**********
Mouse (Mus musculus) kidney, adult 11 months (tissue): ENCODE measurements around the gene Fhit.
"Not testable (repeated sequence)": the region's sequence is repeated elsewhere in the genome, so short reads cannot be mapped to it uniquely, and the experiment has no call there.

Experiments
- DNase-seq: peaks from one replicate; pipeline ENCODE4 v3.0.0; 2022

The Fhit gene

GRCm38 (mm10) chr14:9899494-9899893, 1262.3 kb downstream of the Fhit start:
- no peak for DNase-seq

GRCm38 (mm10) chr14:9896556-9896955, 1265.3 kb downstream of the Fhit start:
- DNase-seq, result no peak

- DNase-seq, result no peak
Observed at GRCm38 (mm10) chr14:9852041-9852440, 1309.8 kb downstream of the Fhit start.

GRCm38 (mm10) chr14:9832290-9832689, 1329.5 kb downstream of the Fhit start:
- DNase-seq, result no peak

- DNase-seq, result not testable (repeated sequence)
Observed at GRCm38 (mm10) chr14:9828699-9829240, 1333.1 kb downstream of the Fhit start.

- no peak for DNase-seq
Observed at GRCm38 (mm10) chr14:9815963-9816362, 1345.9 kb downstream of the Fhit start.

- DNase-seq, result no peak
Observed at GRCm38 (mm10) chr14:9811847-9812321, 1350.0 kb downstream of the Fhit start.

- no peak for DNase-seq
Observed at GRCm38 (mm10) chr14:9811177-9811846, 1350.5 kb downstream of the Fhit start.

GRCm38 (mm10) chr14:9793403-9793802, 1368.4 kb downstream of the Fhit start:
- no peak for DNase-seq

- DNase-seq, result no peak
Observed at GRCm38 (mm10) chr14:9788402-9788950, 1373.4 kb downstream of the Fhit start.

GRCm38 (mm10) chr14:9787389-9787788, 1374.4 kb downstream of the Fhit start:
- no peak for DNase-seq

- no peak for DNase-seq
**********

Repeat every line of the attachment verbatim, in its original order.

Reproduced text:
Mouse (Mus musculus) kidney, adult 11 months (tissue): ENCODE measurements around the gene Fhit.
"Not testable (repeated sequence)": the region's sequence is repeated elsewhere in the genome, so short reads cannot be mapped to it uniquely, and the experiment has no call there.

Experiments
- DNase-seq: peaks from one replicate; pipeline ENCODE4 v3.0.0; 2022

The Fhit gene

GRCm38 (mm10) chr14:9899494-9899893, 1262.3 kb downstream of the Fhit start:
- no peak for DNase-seq

GRCm38 (mm10) chr14:9896556-9896955, 1265.3 kb downstream of the Fhit start:
- DNase-seq, result no peak

- DNase-seq, result no peak
Observed at GRCm38 (mm10) chr14:9852041-9852440, 1309.8 kb downstream of the Fhit start.

GRCm38 (mm10) chr14:9832290-9832689, 1329.5 kb downstream of the Fhit start:
- DNase-seq, result no peak

- DNase-seq, result not testable (repeated sequence)
Observed at GRCm38 (mm10) chr14:9828699-9829240, 1333.1 kb downstream of the Fhit start.

- no peak for DNase-seq
Observed at GRCm38 (mm10) chr14:9815963-9816362, 1345.9 kb downstream of the Fhit start.

- DNase-seq, result no peak
Observed at GRCm38 (mm10) chr14:9811847-9812321, 1350.0 kb downstream of the Fhit start.

- no peak for DNase-seq
Observed at GRCm38 (mm10) chr14:9811177-9811846, 1350.5 kb downstream of the Fhit start.

GRCm38 (mm10) chr14:9793403-9793802, 1368.4 kb downstream of the Fhit start:
- no peak for DNase-seq

- DNase-seq, result no peak
Observed at GRCm38 (mm10) chr14:9788402-9788950, 1373.4 kb downstream of the Fhit start.

GRCm38 (mm10) chr14:9787389-9787788, 1374.4 kb downstream of the Fhit start:
- no peak for DNase-seq

- no peak for DNase-seq